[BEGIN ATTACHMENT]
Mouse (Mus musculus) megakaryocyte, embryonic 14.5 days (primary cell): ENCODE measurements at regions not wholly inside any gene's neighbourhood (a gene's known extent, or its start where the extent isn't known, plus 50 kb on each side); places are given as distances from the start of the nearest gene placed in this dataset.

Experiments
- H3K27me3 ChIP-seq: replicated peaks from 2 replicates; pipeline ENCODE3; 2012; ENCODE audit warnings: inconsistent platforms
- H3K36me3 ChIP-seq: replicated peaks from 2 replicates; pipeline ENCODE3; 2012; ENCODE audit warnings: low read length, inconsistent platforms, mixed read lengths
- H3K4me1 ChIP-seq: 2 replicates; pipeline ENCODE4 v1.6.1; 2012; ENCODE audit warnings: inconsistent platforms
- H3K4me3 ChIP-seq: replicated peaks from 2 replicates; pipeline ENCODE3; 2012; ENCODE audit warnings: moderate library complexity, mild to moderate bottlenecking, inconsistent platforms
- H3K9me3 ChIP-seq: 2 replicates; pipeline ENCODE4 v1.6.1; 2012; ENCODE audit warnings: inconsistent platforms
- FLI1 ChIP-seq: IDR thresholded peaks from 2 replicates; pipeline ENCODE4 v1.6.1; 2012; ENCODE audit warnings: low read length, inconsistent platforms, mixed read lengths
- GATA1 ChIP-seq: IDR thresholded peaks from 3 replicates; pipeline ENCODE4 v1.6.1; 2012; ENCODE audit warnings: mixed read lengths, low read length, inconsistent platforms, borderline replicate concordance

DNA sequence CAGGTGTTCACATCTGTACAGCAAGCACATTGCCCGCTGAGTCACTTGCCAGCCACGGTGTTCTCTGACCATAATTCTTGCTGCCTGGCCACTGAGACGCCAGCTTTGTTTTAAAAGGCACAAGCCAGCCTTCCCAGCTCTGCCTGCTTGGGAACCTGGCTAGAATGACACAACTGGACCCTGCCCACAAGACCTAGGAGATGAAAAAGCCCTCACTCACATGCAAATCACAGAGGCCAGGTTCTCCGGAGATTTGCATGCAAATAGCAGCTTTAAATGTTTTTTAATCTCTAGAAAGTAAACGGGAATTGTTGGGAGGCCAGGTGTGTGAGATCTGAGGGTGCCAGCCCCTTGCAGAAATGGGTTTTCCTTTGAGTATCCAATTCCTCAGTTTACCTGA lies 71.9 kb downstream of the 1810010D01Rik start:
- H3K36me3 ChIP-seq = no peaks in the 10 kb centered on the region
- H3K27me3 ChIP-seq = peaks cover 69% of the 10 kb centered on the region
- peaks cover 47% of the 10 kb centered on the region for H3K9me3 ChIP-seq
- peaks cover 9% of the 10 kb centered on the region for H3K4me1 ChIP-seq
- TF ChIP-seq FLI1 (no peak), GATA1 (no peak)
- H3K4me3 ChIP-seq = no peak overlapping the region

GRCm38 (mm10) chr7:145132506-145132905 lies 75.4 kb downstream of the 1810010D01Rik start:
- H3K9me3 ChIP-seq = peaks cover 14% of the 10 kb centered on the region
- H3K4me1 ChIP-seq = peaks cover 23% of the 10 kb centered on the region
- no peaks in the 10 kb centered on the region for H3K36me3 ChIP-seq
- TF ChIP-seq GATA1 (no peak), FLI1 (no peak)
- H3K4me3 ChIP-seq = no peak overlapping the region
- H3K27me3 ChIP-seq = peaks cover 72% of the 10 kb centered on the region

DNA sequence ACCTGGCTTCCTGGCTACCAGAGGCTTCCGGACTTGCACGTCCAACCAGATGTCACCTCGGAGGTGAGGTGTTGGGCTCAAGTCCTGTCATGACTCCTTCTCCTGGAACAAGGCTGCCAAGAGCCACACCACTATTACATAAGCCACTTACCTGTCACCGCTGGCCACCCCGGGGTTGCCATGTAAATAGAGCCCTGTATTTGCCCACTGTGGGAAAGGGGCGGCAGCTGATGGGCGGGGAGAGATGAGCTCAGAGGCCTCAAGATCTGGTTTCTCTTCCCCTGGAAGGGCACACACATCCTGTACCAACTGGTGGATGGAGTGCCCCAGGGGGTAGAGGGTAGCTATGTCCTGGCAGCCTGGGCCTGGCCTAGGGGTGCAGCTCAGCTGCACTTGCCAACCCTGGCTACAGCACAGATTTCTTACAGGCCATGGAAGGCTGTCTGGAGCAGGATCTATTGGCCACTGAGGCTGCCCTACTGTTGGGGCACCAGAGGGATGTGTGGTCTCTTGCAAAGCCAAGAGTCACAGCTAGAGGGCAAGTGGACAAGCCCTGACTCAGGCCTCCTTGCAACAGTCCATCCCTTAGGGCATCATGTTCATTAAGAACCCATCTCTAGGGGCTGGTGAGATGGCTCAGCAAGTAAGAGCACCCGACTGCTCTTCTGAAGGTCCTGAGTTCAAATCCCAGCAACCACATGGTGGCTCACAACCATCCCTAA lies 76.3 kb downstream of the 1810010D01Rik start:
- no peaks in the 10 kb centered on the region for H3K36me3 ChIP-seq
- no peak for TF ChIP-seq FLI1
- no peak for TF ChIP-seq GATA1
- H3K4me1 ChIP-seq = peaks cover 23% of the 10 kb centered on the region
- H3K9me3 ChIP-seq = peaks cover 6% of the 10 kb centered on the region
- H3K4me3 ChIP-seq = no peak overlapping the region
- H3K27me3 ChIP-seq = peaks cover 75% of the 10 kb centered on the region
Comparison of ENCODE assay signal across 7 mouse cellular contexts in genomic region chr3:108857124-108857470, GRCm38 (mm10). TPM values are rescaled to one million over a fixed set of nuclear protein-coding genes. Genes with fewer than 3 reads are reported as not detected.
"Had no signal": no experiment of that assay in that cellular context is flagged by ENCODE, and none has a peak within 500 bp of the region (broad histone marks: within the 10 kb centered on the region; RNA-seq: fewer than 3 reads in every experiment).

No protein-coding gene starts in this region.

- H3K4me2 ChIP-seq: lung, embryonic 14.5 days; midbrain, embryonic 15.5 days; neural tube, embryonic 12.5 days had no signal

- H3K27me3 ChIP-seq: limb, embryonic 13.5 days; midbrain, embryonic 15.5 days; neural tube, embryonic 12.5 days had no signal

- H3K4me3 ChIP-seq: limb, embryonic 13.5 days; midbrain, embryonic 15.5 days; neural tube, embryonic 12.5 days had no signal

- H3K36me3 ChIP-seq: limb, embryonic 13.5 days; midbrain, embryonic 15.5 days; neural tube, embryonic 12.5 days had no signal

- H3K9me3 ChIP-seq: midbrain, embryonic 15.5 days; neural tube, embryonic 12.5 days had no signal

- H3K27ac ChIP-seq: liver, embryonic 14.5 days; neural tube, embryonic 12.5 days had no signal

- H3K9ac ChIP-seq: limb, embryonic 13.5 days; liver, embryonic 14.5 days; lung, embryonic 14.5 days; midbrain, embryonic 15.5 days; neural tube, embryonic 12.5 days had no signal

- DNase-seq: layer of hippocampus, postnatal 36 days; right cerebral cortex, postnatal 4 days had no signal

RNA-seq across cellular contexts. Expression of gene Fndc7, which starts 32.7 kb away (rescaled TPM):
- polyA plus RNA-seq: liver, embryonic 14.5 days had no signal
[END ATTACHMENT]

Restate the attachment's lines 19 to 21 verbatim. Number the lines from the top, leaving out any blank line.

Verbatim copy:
- H3K4me1 ChIP-seq = peaks cover 23% of the 10 kb centered on the region
- no peaks in the 10 kb centered on the region for H3K36me3 ChIP-seq
- TF ChIP-seq GATA1 (no peak), FLI1 (no peak)